With the recent Southeast Asia Smog from Indonesia affecting Singapore and now Malaysia, we got many questions about why there is a difference between the data which can be read from Singapore NEA website (nea.gov.sg) and the World Air Quality Index project Singapore webpage.
For instance, here is what can be read today in NEA website:
For some historical reason, Singapore is using the PSI (Pollutant Standard Index) to evaluate the Air Quality. In the image above, number 1 corresponds to the PM10 value that is used for the PSI evalation. The value
67(/59)can be read as 67 μg/m3, corresponding to a PSI of 59. The PSI is evaluated as the maximum of the individual PSI for each of the pollutants: PM10, SO2, NO2, O3 (Ozone) and CO2.
PSI(Singapore-North) = max( PSIPM10-based, ... PSIO3-based )= max (59, ..., 77) = 77
This said, the interesting thing is that, in this same table, the PM2.5 data is also provided in the last column (see 3). This data is provided in μg/m3 only (see 2), and there is no conversion to something like the PSI (i.e. a conversion from the PM2.5 mass to a Pollution or Quality Index). This conversion however exists, and is defined by the US Environmental Protection Agency. The easiest way to do the conversion is to use the online calculator, available at airnow.gov:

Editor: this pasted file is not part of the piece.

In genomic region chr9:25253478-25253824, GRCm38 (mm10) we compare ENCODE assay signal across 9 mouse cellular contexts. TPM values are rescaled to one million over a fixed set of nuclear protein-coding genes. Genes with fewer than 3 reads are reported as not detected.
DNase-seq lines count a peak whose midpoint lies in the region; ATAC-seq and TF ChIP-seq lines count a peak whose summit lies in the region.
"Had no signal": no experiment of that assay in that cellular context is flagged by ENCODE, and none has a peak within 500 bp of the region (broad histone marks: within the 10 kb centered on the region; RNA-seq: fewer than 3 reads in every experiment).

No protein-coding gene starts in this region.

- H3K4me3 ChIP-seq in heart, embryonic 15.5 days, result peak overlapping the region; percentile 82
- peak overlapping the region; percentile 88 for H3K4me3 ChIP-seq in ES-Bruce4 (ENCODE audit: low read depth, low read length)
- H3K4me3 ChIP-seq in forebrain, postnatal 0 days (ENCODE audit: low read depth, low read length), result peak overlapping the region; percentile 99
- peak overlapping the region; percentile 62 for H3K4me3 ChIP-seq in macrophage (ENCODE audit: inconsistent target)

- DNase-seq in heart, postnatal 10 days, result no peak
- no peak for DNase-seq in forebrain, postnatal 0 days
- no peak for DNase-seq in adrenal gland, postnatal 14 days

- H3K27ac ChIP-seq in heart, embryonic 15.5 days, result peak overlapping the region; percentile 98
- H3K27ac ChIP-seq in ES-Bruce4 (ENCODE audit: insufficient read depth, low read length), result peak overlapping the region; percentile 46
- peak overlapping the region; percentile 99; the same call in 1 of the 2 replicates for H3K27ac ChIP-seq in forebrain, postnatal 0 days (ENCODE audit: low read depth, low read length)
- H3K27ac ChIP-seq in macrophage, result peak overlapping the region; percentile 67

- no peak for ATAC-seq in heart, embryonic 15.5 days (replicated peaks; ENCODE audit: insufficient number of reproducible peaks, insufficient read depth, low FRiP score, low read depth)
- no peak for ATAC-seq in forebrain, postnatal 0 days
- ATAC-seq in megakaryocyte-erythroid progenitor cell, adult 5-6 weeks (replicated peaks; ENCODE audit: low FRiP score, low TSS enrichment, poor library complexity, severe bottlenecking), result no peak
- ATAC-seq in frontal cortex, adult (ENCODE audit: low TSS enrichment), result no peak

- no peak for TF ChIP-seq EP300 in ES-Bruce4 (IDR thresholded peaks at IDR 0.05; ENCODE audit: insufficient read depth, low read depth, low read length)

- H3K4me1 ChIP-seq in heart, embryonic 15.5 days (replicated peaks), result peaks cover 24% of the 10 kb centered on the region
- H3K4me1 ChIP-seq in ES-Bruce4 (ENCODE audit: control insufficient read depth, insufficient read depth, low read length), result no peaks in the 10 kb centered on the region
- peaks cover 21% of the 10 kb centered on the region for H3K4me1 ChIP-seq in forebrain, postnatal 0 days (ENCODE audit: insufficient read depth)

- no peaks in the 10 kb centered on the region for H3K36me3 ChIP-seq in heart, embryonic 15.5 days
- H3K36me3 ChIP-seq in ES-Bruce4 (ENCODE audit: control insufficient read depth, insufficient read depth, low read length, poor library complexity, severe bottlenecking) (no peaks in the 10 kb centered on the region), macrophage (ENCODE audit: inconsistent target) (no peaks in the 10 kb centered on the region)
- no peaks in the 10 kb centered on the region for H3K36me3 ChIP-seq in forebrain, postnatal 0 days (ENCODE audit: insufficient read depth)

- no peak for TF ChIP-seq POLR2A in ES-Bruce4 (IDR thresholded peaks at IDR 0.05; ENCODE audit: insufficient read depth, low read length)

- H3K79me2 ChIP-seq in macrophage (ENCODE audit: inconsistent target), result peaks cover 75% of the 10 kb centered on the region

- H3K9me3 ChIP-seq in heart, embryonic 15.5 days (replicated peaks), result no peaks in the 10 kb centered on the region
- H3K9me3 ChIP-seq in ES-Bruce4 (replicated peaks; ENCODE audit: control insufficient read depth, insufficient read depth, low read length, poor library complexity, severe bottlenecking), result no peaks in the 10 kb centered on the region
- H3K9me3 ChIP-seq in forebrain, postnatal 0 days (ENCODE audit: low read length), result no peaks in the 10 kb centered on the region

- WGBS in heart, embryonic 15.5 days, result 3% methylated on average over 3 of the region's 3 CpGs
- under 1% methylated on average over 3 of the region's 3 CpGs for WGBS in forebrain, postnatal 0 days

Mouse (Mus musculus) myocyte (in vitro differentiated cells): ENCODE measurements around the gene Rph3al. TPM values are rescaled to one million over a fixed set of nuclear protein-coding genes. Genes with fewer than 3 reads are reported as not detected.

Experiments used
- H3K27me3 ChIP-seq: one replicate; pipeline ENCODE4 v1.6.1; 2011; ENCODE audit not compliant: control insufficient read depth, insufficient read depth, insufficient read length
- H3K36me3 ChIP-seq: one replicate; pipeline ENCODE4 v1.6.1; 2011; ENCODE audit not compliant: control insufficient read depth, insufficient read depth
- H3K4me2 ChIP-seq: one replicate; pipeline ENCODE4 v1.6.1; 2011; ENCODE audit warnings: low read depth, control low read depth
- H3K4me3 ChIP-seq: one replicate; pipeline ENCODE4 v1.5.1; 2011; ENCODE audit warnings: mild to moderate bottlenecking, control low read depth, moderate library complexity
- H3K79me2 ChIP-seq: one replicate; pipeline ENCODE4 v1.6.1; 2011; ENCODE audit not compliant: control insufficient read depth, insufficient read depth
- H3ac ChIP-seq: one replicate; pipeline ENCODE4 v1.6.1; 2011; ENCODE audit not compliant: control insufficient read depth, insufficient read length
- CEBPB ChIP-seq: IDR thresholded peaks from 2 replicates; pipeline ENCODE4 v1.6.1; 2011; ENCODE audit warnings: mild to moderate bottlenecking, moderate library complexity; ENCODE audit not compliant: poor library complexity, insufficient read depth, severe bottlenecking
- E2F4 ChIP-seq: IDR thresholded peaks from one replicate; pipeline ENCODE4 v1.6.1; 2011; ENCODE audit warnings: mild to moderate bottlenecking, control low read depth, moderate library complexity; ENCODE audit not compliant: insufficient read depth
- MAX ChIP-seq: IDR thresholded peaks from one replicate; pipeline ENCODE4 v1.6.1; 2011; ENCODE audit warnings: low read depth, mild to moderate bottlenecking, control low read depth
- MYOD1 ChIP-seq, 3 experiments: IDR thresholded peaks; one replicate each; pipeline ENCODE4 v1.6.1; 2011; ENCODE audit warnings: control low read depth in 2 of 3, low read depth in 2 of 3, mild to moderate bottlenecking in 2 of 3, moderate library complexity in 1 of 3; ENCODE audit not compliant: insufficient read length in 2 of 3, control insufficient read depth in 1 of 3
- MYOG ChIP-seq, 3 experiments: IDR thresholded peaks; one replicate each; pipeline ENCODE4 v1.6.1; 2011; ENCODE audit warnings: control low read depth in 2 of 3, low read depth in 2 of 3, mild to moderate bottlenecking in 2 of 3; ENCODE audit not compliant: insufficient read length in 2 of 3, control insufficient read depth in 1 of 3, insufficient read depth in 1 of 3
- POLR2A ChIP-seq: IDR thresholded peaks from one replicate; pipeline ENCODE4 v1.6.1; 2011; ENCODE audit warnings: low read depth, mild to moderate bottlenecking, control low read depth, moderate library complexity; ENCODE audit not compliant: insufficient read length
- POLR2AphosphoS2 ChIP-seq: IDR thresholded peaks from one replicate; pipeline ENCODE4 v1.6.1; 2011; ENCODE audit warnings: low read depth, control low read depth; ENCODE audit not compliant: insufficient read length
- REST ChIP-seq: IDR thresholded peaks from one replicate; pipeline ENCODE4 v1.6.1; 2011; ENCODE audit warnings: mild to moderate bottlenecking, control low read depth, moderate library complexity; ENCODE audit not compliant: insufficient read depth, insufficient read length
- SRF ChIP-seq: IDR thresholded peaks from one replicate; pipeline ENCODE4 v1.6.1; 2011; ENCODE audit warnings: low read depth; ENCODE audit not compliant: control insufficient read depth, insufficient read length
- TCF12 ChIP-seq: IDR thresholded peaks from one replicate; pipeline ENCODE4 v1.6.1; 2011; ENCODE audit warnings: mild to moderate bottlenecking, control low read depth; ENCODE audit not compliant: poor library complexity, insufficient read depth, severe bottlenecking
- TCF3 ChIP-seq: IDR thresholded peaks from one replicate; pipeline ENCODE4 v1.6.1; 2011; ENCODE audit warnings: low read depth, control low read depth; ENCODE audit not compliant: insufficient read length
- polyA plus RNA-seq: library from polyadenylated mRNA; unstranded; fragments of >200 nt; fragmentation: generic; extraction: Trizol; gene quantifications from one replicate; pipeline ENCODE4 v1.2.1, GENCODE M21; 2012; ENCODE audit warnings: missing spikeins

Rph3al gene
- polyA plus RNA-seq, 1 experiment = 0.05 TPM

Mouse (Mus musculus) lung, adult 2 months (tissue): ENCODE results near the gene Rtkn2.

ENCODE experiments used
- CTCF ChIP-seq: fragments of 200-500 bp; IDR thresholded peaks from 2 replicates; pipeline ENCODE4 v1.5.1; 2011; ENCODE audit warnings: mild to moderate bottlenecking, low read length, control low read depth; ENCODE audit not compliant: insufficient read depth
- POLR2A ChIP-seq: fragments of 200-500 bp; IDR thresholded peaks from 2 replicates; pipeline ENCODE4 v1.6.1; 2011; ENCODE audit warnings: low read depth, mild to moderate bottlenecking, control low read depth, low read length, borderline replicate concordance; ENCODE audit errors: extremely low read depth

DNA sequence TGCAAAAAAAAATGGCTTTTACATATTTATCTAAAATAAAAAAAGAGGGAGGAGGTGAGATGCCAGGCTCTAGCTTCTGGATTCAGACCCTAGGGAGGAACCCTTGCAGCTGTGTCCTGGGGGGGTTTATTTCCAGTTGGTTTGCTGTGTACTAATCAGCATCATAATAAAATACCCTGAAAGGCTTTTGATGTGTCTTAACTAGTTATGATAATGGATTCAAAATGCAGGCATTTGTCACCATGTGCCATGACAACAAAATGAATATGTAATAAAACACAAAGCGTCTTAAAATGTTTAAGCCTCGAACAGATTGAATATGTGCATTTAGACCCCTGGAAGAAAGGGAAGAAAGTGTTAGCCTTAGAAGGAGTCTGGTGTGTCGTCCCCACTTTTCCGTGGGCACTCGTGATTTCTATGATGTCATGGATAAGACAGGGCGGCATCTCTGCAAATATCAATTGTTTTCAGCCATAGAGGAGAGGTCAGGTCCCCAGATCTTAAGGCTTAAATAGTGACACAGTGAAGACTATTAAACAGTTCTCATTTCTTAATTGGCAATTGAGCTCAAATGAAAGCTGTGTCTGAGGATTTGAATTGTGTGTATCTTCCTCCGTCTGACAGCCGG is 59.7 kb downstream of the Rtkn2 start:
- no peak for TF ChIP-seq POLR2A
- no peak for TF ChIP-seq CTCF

If you select the PM2.5 (1), then enter the mass concentration of 48 (2), can click on Calculate, you will obtain the AQI of 132 (3). So, based on the PM2.5 AQI conversion, the PSI that is used for Singapore could be extended (let's call it PSI++) to also take into account the PM2.5 information. In which case, the PSI++ would be the maximum of the regular PSI (based on PM10 only) and the PM2.5 AQI:
PSI++ = max( PSI, AQIPM.25 ) = max( 77, 132 ) = 132
This PSI++, that is commonly referred as AQI (or Air Quality Index), is what is being used on the the World Air Quality Index project, for all the cities (provided PM2.5 is available for the city). And this explains why the values are different between the NEA website and the World Air Quality Index project.
If you want to know more about PM10 vs PM2.5, and especially why PM10 is still used, please check the faq entry about why is PM2.5 often higher than PM10? Is PM10 still a relevant measure?